Until recently, I’ve been a staunch defender of “video on” when you’re doing a podcast interview, for reasons I’ll get to in a second. In fact, I haven’t heard a really good argument for not having it on…until recently. So in this post, we’ll weigh the pros and cons and determine if you should have video on when recording a podcast.
I’m Not Talking About Posting Video
So right off the bat, we’re assuming the video is not for public consumption. That’s a different question I’ll answer in a different blog post. I’m talking strictly about having video on for an audio only podcast.
Pros: Yes! Video On!
The biggest pro of having your video on is you can see your guest. You can feed off their reaction, and there is probably less over-talking.
You’re also more engaged in the conversation. With video on, you’re less likely to start mindlessly scrolling a website…or perhaps even letting your mind wander.
At Podcast Movement 2018, I got to see Terry Gross, Host of Fresh Air, speak. She told a story about how one particularly boring guest was talking for a while and she let her mind wander, completely missing what her guest said. As you can imagine, she embarrassingly had to recover when he stopped talking.
There’s also that added, unspoken bit to the conversation. You can see your guest’s body language and pick up on it, making for a better conversation between you and your guest.
But that same unspoken bit, some argue, is also the biggest con of video on.
Cons: No Way! Keep Video Off.
Before we get to the biggest (and maybe least obvious) con, let’s talk about some of the common arguments for video off. The most common one is saving bandwidth. If either you or your guest have questionable internet, killing video is a quick way to ease those bandwidth pipes.
It also saves you (or more likely your guest) the trouble of being at least a little camera-ready. Especially if you don’t know each other outside of this interview, your guest might feel pressure to look good or rearrange what’s in shot.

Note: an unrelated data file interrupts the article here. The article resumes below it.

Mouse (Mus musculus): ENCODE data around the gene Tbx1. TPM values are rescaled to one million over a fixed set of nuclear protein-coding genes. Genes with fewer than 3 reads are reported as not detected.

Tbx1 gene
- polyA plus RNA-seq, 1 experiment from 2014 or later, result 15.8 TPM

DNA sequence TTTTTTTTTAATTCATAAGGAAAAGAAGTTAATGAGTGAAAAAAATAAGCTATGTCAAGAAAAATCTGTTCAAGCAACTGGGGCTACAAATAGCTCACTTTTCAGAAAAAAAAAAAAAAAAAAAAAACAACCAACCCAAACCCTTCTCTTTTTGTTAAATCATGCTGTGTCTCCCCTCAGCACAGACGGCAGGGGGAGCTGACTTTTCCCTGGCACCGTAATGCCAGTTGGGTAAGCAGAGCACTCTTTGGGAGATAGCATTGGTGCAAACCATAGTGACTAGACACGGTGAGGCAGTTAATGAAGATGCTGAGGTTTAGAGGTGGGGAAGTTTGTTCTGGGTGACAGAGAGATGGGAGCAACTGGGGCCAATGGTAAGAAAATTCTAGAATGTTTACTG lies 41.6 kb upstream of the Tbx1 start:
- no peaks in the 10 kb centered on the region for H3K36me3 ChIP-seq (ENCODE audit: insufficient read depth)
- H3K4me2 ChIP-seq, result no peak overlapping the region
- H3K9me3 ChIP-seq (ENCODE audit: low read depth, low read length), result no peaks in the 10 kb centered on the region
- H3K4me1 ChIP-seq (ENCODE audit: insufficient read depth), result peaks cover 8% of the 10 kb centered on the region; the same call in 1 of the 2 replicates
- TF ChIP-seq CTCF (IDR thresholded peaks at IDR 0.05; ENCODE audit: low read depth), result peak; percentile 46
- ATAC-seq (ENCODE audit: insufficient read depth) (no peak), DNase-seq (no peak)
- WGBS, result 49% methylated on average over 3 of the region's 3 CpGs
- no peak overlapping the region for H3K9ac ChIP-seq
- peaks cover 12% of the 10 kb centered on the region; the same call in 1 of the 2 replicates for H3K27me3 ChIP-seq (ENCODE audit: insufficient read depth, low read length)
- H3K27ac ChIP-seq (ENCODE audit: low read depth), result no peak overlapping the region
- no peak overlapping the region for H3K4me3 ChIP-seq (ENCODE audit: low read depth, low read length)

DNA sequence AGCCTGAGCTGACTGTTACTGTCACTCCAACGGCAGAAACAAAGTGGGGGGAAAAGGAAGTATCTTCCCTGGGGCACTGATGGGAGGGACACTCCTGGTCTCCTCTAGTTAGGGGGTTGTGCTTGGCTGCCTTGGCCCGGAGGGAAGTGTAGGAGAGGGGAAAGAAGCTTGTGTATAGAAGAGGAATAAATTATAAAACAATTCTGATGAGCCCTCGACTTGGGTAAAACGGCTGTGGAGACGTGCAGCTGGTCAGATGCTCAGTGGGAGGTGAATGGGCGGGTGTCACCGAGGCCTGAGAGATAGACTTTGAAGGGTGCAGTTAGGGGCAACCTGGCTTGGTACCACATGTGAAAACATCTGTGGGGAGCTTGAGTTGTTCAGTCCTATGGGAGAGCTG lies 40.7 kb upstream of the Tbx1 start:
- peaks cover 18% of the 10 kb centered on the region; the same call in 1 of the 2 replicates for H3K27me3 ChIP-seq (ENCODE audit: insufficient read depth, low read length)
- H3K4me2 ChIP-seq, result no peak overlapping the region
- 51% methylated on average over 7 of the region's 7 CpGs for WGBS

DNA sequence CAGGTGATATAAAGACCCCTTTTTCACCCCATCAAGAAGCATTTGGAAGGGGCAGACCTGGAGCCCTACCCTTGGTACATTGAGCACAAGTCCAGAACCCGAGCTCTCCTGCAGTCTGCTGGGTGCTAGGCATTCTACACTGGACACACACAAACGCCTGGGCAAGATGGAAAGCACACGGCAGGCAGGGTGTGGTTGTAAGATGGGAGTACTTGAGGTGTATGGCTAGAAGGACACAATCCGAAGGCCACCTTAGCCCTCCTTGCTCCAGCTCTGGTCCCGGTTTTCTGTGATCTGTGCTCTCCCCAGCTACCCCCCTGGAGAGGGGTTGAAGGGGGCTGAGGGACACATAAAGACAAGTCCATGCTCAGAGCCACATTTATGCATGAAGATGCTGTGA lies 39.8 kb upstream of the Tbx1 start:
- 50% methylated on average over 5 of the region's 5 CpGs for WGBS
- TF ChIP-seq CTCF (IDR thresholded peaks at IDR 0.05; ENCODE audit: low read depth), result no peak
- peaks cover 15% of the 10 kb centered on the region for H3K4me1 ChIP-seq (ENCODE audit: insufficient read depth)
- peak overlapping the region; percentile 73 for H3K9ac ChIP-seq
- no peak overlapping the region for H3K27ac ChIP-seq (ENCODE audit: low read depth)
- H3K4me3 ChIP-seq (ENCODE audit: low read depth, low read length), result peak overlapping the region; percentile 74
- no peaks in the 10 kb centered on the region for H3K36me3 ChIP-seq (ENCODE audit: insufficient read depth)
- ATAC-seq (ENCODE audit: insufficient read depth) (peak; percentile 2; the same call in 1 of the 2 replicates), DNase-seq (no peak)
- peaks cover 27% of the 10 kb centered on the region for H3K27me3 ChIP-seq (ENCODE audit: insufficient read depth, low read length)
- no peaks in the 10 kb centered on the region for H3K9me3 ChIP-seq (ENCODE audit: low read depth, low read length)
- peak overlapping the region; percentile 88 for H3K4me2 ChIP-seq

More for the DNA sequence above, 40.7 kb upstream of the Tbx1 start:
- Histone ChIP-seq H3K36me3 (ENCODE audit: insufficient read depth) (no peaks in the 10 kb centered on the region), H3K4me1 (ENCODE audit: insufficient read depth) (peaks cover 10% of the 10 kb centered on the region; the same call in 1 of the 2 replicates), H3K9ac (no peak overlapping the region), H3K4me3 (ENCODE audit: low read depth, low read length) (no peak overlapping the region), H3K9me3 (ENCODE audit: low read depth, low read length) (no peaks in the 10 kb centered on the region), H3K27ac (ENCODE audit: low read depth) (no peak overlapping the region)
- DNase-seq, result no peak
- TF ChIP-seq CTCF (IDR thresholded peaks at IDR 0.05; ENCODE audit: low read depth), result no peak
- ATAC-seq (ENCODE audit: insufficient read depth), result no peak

Finally, you’re saving assets you’re never going to use. Every so often I need to go into my Zoom folder and delete old calls because the video is saved too1. But that argument is flimsy at best.
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You’re Excluding Listeners
On a recently episode of Upgrade+ with Jason Snell and Myke Hurley, Jason makes the most compelling argument I’ve ever heard for keeping the video off: those unspoken bits of the conversation I mentioned earlier. Reading body language, exchanging looks, referencing what you see, excludes your listeners.Having video on for your audio only podcast excludes listeners from the experience. Click To Tweet
If this is going to be an audio only podcast, Snell argues, then it should truly be audio only. That’s the only way listeners will get the full effect of the conversation you’re having. It’s the only way it can feel like they’re sitting in on the conversation with you.
And I can see that. In fact, there have been several times where I’ve described what I was seeing. Or I’ve said something like, “listeners you can’t this, but…”
I’ve never considered that this takes just a little bit away from the listening experience. And yes, many once every several episodes is OK. But I can see how it can get frustrating if you start doing it every episode.
The Verdict: Yay or Nay to Video While Podcasting
I could give you the frustrating, “it depends” answer. It kind of does! But honestly, I think Jason’s argument is convincing enough for me to give it a try. There are several benefits to having video on, and as the host, I should be a good enough conversationalist to not need video as a crutch.
So the verdict is No. You do not need video on while podcasting. Go forth and save bandwidth (but not before letting me know your thoughts in the comments).
- Heck, I don’t even use the Zoom audio in most cases- I make my own recordings.